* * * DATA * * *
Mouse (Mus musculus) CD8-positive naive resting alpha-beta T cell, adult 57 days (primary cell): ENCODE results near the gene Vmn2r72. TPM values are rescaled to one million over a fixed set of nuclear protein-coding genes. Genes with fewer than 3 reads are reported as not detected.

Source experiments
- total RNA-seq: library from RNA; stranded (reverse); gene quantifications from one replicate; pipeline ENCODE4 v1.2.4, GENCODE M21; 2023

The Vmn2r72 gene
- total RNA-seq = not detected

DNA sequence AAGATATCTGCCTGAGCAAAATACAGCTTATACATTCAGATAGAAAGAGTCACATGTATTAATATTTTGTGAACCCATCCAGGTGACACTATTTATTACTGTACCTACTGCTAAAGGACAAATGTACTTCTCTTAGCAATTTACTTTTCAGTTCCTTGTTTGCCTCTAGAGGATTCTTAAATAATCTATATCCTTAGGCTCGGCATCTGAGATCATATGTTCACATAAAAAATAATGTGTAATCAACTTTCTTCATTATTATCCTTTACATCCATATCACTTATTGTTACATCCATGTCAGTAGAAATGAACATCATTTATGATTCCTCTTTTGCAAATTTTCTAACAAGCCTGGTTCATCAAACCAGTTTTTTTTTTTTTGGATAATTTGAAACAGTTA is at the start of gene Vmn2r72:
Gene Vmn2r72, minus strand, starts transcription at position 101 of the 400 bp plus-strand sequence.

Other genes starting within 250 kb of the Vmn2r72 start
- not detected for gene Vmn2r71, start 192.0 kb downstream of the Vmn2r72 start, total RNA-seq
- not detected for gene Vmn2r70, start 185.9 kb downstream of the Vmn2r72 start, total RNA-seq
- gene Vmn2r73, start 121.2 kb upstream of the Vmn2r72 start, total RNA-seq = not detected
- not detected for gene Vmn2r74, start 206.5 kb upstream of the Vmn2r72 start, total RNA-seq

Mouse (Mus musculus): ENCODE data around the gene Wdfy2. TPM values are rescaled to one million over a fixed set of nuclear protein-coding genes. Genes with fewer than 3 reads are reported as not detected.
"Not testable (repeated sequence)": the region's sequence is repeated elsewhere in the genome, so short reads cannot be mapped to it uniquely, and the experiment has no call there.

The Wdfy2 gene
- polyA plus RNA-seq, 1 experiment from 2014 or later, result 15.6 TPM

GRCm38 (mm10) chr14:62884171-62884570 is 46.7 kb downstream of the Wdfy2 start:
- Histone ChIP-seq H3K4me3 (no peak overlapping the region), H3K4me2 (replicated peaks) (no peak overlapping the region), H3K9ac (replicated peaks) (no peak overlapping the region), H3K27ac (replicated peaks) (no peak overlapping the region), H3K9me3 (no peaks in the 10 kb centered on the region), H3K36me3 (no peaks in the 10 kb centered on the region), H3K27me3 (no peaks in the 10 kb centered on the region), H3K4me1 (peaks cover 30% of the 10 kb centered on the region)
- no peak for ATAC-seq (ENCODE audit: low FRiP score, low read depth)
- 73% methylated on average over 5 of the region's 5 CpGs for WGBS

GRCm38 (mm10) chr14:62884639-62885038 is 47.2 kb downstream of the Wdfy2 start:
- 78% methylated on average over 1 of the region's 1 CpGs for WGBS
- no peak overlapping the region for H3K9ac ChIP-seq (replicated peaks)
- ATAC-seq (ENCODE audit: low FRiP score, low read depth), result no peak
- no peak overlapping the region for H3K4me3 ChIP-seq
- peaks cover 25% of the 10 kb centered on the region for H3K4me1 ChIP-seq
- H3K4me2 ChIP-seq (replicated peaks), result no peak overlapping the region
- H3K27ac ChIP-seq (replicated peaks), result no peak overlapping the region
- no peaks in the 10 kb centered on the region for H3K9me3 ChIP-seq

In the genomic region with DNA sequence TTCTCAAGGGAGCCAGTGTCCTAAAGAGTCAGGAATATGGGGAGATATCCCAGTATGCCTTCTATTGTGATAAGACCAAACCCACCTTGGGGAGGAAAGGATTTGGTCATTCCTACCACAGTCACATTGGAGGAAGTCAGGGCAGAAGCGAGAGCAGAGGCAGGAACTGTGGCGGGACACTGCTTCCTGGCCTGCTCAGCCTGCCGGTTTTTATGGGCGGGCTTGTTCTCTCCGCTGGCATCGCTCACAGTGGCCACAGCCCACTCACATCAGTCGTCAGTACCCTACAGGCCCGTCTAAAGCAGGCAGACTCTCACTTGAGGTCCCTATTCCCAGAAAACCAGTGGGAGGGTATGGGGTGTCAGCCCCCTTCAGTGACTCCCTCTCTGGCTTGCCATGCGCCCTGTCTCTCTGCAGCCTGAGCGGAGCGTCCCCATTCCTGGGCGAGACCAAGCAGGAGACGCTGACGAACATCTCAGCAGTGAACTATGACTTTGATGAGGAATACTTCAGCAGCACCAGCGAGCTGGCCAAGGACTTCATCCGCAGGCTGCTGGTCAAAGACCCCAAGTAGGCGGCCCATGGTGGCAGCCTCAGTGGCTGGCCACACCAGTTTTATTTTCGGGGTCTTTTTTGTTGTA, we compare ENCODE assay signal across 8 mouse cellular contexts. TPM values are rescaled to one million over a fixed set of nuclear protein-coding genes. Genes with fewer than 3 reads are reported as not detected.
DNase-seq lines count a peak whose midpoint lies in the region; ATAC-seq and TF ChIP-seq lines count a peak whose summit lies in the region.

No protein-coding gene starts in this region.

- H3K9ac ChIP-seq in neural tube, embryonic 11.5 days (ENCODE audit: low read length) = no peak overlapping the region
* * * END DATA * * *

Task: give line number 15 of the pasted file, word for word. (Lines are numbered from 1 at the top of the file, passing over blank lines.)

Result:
The Wdfy2 gene